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Leadership is both art and skill.  I happen to believe you can learn to be a good leader although there are some leaders who seem to have been born to lead.  Leonard Sweet once wrote "leaders are neither born or made but summoned" and to that point we know leaders who are defined by the moments in which they are called to lead.  Names like Winston Churchill, Abraham Lincoln, Norman Swartzkolf and Rudy Guiliano to name just a few.  These were men summoned to the moment and whose leadership was defined by their actions "in the moment."

I coach leaders every week and we talk often about style, form and preference but leadership is not about preference--it's about principle.  Pastors can feel pressure from well-meaning influencers to make decisions that will be popular or well-received and often these recommendations are the result of preferences.  The pressure to acquiese to such influence can be deadly to organizational health.  When we lead by preference, we find awkward moments difficult to explain.  For example, just because you prefer one style of music does not make that a good leadership decision. The better question is "is there a style of music that brings people to

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I’ve been pastoring for six years, and I’ve been on a church staff for 12. There is something that “we” (I mean staff and pastors) do when someone leaves our church that drives me crazy. I am as guilty as the next guy.

When someone tells us they’re leaving (if we’re lucky), and they give us the reason why they have decided to leave, our defense mechanism kicks in, and we immediately begin to think of reasons why their opinion isn’t credible. It’s like when we got dumped in middle school. On Tuesday we loved Becky, but on Wednesday after she dumped us, we told our friends how miserable we had been for the last few weeks, and how annoying she was. I know I’ve done that with members who have left my church. They are great members, but once I find out they’re leaving, I start making comments like, “Well they haven’t been coming to church much anyway,” or “They’re just takers.” 

The truth is we’re hurt. We’re wounded, and we try to convince ourselves we’re better off without them. (Isn’t that what our pastor friends tell us to make us feel better?)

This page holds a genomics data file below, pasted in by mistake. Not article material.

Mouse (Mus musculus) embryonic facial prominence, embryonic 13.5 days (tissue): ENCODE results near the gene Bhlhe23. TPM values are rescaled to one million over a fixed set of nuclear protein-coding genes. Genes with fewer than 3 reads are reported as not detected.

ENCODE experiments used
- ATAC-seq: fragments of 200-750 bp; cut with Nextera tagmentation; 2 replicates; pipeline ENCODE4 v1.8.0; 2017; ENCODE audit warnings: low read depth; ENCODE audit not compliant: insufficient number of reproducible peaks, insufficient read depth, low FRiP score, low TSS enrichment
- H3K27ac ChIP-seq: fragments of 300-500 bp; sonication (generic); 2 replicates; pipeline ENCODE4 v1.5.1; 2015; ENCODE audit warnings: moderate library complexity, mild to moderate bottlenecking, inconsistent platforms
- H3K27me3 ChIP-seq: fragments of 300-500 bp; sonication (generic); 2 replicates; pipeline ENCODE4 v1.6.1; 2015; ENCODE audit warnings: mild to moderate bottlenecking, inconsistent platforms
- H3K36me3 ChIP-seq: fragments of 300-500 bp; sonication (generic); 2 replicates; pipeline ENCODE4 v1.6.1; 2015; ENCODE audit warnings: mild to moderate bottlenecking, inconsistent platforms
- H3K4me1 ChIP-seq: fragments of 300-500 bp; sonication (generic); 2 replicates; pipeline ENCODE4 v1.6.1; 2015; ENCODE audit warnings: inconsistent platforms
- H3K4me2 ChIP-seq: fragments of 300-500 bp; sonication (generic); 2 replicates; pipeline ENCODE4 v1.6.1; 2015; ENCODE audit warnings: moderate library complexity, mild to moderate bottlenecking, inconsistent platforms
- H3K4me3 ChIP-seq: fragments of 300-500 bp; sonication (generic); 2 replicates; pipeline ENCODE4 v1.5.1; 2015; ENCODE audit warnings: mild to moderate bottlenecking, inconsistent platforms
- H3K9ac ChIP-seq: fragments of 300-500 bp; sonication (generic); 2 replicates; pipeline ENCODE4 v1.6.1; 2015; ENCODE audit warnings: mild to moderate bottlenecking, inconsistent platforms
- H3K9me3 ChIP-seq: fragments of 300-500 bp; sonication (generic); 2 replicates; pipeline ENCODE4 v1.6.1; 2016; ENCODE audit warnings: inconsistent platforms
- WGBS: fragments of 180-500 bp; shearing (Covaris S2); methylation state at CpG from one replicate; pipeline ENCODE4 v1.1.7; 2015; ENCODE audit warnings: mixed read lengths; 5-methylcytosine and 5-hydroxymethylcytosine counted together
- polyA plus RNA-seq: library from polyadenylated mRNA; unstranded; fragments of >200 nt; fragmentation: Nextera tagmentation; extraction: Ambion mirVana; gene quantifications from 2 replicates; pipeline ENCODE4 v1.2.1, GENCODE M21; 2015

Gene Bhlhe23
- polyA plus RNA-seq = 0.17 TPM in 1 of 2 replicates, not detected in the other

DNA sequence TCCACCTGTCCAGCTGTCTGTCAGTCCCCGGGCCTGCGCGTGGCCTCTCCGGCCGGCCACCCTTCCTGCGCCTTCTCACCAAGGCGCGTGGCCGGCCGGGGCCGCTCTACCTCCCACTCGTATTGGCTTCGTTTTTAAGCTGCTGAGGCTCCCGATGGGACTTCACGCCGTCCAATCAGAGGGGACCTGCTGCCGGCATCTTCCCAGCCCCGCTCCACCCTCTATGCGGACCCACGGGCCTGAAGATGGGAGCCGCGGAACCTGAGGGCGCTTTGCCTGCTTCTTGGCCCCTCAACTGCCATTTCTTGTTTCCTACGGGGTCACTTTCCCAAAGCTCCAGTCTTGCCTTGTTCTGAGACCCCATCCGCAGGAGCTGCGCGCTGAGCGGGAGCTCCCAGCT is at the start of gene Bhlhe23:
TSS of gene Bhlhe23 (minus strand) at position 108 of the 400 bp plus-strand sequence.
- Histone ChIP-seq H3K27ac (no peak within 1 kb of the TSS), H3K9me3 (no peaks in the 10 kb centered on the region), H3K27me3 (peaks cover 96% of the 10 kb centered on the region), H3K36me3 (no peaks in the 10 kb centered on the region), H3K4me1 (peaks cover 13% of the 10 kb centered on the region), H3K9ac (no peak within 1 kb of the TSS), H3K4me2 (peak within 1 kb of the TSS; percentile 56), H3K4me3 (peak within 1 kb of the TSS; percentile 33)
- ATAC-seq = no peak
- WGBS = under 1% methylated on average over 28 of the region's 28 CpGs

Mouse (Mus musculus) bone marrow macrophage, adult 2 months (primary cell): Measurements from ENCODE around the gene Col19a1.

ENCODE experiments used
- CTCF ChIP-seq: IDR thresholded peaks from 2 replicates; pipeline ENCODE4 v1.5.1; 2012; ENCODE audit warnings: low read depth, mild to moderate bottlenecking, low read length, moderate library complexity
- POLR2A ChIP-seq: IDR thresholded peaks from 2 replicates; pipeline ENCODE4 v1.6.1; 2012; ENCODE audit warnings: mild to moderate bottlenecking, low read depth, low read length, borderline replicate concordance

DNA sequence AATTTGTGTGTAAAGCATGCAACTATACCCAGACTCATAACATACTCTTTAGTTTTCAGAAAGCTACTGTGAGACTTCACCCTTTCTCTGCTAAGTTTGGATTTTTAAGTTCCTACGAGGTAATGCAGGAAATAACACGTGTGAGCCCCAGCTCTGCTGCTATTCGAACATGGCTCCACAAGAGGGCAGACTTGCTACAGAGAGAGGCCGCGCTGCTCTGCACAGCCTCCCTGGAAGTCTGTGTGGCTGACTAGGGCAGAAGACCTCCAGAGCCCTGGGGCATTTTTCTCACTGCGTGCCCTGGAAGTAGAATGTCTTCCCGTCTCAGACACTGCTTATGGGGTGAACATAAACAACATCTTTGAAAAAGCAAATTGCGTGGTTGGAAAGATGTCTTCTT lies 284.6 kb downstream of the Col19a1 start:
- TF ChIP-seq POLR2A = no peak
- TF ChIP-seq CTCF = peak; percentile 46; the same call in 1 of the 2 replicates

While all of this is going on, we usually write off their critique or reasoning for leaving the church without giving it five

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As I thumbed through the program of the graduation ceremony I was about to witness, I came across the descriptions and honors for those students earning doctorate degrees in various studies.  This one caught my eye and I still am not sure I have the correct pronunciation of all the words.

Protein folding, in vivo, is a co-translational process wherein the synthesis of nascent polypeptide by the ribosome is coupled to its folding. The rate of translation elongation is non-uniform and altered rate of elongation can affect the growing polypeptide.

I kept reading it over and over and it occurred to me that someone was about walk across the stage and receive a degree in front of me who knows something I certainly don’t!  Now, I have always tried to learn as much as I could and consider myself a reading, learning leader but I don’t know everything.  I’m confident you don’t either—and nor does this esteemed young man who now possesses an earned doctorate from one of America’s premier instituations.  Yet, as learned as we might be the reality is that we don’t know everything, in fact we don’t know a lot. 

I don’t know how gravity works…but I value it.

I’m pretty convinced that

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